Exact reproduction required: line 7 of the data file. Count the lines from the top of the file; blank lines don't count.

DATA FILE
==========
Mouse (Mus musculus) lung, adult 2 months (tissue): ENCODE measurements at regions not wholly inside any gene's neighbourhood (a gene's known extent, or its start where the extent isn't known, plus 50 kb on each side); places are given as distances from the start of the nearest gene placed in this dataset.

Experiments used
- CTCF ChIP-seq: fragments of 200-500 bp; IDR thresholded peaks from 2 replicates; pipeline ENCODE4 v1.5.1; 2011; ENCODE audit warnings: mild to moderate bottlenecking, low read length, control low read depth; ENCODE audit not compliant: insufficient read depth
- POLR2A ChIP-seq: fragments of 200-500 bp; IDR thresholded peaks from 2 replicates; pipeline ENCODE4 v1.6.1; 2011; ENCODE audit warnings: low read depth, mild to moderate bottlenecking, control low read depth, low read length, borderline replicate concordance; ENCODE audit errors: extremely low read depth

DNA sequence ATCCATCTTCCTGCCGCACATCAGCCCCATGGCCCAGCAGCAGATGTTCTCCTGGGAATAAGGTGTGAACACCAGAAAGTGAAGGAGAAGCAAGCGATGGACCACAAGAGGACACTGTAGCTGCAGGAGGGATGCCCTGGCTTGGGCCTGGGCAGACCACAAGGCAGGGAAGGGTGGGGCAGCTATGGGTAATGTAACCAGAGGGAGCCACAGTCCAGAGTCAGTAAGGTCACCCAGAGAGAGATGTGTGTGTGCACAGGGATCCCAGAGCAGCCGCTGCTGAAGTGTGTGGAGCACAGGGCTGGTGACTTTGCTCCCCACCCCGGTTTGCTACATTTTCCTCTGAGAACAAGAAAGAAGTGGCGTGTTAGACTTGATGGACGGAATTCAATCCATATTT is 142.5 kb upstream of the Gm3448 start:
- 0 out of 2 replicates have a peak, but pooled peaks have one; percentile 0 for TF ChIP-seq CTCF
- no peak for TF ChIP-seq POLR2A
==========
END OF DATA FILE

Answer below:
- no peak for TF ChIP-seq POLR2A